Gloom and Doom: A Singaporean’s Solo Effort In Highlighting Mental Health With An Indie Game

Singapore’s Circuit Breaker measures to tackle COVID-19, which involved keeping everyone home and limiting external movement for inhabitants of the whole country, was an effective way in managing the pandemic in the tiny Republic, but it also exposed the five million residents to the concept of loneliness and solitude. It also inspired at least one writer to look deeper into himself, and do better.

Having recently left his full-time marketing job and with his freelance projects delayed due to COVID, Drew Pan, 41, could have several things to manage his time, finances and career, or lack thereof, but instead, the time to himself, when he was not looking after his two young ones with his wife, was to a notebook and started writing.

And not just any writing, but for a game that Pan was looking at creating for a long time. Except that he never intended to do it from scratch, and handling all aspects of it, from coding, drawing, designing and publishing, and everything in between.

The end result after 11 months of painfully hard work, Gloom and Doom, is a visual novel with a rich throwback to the 90s. Layered on with a visual style reminiscent of comics from that era, players follow the adventures of Gloom, a bitter old wraith, and Wynona, who’s cursed to bring about the end of the world.

Sounds like something one can cook up alone.

“I took out my old notebooks for this story I’ve always wanted to write. Realized it wouldn’t work as a visual novel. Took out another notebook for another story idea. That one worked, so I went full steam ahead on it and wrote a 10,000 word Game Design Document. I downloaded Ren’py and started actively tinkering with it,” explained Pan as he started to put development into motion.

For folks who might not be aware, Ren’py is a free visual novel engine based on Python. If you’re a fan of visual novels, Doki Doki Literature Club is one of the more famous works brought to life with the engine.

Having been writing for most of his career, that part came easy. However, it was the coding of the game itself which proved to be much more challenging. If there was one thing that Pan learned looking back was that swallowing bitter pills right from the start meant that development could have moved along quicker.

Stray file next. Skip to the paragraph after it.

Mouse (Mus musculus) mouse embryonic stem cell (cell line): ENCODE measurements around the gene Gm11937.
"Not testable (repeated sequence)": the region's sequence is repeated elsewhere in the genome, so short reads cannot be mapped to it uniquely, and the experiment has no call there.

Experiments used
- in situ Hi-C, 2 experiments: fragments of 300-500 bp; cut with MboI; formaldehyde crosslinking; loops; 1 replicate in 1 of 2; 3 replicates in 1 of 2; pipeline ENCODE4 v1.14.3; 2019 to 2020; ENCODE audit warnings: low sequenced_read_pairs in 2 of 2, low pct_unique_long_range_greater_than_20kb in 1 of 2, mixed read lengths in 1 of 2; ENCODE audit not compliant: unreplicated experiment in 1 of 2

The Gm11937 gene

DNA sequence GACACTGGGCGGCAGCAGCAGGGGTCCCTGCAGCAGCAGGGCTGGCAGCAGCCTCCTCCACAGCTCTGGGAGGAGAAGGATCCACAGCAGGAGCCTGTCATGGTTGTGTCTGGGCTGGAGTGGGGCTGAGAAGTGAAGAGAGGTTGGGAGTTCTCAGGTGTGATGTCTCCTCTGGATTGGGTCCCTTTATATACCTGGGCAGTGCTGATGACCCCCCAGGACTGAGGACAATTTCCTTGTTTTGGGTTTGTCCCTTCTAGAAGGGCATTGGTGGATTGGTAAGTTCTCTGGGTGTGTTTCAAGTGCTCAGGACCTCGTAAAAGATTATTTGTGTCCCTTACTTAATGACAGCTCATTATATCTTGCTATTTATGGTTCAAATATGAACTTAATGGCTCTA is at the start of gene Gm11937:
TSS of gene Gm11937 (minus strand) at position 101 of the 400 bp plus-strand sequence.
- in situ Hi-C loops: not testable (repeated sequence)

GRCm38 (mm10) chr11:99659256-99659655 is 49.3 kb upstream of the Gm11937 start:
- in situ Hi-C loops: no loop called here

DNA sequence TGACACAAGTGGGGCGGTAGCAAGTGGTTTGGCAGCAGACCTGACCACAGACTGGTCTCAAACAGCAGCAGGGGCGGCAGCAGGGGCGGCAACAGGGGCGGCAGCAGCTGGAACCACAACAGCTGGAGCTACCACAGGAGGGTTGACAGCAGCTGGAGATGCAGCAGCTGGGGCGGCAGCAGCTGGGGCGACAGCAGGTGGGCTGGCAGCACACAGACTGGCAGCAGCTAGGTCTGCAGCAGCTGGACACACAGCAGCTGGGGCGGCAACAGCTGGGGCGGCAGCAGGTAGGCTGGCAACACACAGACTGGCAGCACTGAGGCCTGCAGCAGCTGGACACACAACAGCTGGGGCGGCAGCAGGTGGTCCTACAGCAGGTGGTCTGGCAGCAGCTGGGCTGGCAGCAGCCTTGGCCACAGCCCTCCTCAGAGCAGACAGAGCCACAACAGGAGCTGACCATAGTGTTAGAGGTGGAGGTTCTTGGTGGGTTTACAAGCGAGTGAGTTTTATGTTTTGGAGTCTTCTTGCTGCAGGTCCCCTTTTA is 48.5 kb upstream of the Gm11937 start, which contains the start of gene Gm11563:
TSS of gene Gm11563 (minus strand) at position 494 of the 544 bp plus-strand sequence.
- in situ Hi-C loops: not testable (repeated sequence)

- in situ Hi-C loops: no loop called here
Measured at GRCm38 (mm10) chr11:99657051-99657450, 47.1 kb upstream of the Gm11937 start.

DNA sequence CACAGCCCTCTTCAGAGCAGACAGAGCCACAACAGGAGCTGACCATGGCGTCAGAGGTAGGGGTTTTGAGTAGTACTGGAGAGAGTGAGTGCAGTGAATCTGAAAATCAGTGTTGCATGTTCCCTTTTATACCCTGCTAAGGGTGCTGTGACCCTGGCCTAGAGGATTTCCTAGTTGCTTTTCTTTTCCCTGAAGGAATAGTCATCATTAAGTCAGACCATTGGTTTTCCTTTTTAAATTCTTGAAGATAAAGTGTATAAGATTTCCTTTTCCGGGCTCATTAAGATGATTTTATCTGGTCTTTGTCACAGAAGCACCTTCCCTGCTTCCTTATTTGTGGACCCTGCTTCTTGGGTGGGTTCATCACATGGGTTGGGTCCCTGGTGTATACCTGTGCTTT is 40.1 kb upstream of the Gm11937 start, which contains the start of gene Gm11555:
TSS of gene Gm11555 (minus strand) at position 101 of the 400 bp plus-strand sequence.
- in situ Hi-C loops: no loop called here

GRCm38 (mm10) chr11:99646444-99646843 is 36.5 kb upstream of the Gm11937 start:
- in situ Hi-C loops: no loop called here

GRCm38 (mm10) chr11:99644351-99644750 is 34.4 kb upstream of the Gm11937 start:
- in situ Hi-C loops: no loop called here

“Ren’py wasn’t my initial first choice because it’s based on Python and requires you to learn how to code. I tried Visual Novel Maker because it was an easier drag-and-drop interface, but that one totally crashed on me so I bit the bullet and downloaded Ren’py.”

With Ren’py, Pan quickly found a community and folks who have walked the same path as he did before.

“Everytime I hit some kind of snag, I would be able to find a solution or the beginnings of a solution in the documentation or forums. I should’ve used Ren’py from the start. The learning curve is a little bit steep and looking at your game as code instead of a GUI is daunting, but it became second nature after a while and I was writing the game so much more quickly than with the other engine.”

In the game, players have a wraith who’s stuck in a rut having to kill demons for the angels. The catch? Gloom has been promised that once he’s slain enough demons, he’ll be able move on with “life” and walk through the gates of heaven. Sadly, the goalposts keep moving with no end in sight. If that sounds like a 9 to 5 job, it absolutely is.

With Wynona, we see someone plagued with destiny. By day, we see her slaving in a dead-end job. By night, she’s haunted by dreams of doomsday which she eventually brings about. While she makes numerous attempts to end this cycle, she can’t die as the clock ticks down to her eventual fate.

Borne from Singapore’s pressure cooker society, it’s perhaps fitting that Gloom and Doom was birthed amid the lockdown in Singapore, since it also bears plenty of resemblance to mental health and how it affected us in a lockdown. Aside from his immediate family at home with him, Pan was mostly alone in this endeavour and he channeled everything into the game.

“2020 was a terrible year for everybody, and I know I’m not the only one that ended up thinking very poorly of myself. I feel that more people needed to see themselves in a better light, so I featured that idea heavily in the game. 

Right at the beginning of the game, a character says that while our choices may not seem to have any impact on our environment, they define who we are and will have consequences later.”